politics and the "events."

"My people have been crushed under the heel of American imperialism,
took away our land, massacred our beloved and denied our right to life.
have you seen what happened in New York City? God Almighty has drawn his
sword against our enemies. God is great--Allah u Akbar," he said.

I heard these appeals to religion so often that I needed some theological
help. "How can God do evil?" I later asked an Arab friend, a businessman
with an international background. "According to what I learnt in my
catechism, God lets evil happen. He doesn't do it," I said, and he
answered: "The Koran has the same teaching, but blood calls for blood."

What about compassion? I asked, pointing out that Jesus had turned the
other cheek. Isn't Allah also always called the Merciful? "He is, but
a people has been begging for a piece of land for 52 years and it has
experienced only bloodshed, what can you expect?" But the victims of the
World Trade Center were civilians, I insisted. "In the new intifada, 500
Palestinians have been killed. America didn't give a damn, so why should
Muslims care now about those who died in the twin towers? It's hard, but
that's the way they see it."

I couldn't help it. I kept remembering how a day earlier, in Germany,
Chancellor Gerhard Schroeder had talked about clash of civilizations.

On Thursday night, in the Christian northern part of Beirut, we heard
loud noises. "Probably they are celebrating the attacks," someone told us
when we asked.

You mean the Maronite Christians are also celebrating? I asked.

"Yes, they also feel betrayed by the Americans."

On Friday, the national day of remembrance for the victims in Europe and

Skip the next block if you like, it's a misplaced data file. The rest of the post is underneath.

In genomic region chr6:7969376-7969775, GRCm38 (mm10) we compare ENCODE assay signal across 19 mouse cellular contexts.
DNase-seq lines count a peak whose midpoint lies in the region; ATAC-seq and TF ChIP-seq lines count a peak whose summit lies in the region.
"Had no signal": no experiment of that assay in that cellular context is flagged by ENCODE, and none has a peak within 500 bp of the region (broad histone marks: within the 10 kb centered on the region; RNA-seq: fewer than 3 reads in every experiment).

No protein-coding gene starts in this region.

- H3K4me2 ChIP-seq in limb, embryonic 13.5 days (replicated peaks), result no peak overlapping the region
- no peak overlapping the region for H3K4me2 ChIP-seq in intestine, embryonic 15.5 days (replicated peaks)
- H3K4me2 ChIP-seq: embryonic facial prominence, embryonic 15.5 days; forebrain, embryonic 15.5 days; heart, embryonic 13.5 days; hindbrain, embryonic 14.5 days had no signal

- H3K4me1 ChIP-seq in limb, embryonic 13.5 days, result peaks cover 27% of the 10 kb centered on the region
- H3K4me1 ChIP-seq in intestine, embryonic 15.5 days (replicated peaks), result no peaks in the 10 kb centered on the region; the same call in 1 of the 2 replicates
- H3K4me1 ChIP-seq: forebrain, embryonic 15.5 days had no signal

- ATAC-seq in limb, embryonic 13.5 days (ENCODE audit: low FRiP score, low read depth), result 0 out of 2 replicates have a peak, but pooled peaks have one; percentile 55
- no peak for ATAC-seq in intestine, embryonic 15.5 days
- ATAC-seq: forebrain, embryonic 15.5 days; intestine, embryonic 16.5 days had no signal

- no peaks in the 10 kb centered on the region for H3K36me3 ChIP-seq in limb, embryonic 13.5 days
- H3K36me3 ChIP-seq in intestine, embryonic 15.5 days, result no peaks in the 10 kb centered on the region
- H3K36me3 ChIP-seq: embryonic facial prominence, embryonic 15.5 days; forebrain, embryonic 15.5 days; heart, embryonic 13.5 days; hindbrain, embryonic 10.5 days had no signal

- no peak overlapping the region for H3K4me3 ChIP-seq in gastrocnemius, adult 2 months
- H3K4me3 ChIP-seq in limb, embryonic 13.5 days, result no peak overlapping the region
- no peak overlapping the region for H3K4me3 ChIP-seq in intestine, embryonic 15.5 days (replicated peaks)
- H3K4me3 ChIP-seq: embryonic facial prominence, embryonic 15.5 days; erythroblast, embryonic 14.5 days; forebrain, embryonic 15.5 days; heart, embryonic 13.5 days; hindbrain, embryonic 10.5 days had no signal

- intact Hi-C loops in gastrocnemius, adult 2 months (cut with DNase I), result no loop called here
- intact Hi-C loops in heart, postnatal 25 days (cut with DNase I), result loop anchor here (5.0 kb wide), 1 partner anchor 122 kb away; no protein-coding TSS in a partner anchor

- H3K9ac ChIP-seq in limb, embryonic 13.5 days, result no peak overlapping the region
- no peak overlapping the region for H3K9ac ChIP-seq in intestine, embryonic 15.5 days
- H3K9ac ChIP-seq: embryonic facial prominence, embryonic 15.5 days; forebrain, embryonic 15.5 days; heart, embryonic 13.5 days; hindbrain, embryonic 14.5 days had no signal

the U.S., I was relieved to see that the Christian church in the Sahet
Aukar district was packed with people holding a candlelight vigil. Less
comforting was the thick barrier of soldiers and checkpoints that
the church.

Heliopolis, in the Bekaa Valley, was the Sun City of the ancients.
it is called Baalbek. Near its lavish temples stands the stronghold of
Hezbollah, the Iranian-backed Shiite Party of God. Along the clean alleys
that lead to the Hezbolla's stronghold there are hand-made posters of
bearded young men. "They are martyrs," explained a well-dressed,
Arab man who had just gotten out of his Mercedes. "They fought until
victory: the withdrawal of Israeli occupants. So they became a model for
the all Arab world."

Weren't they terrorists? we asked.

"Terrorists? What about the Israelis who kill women and babies?"

In the seven days we spent in Lebanon, we saw one young Arab woman with
teary eyes. "The stories of the victims touched me," she said, and I
to regain my trust in humanity. Then she added: "But in a way I am also
glad, because for once the Americans are experiencing what we in the
East go through every single day."

Back in Italy, I received a phone call from my friend Gilberto Bazoli, a
journalist in Cremona. He told me he witnessed the same reactions among
Muslims in the local mosque of that small Lombard city. "They were all on
Osama bin Laden's side," he said. "One of them told me that they were not
even worthy to kiss his toes."

Ms. Burba is an Italian journalist.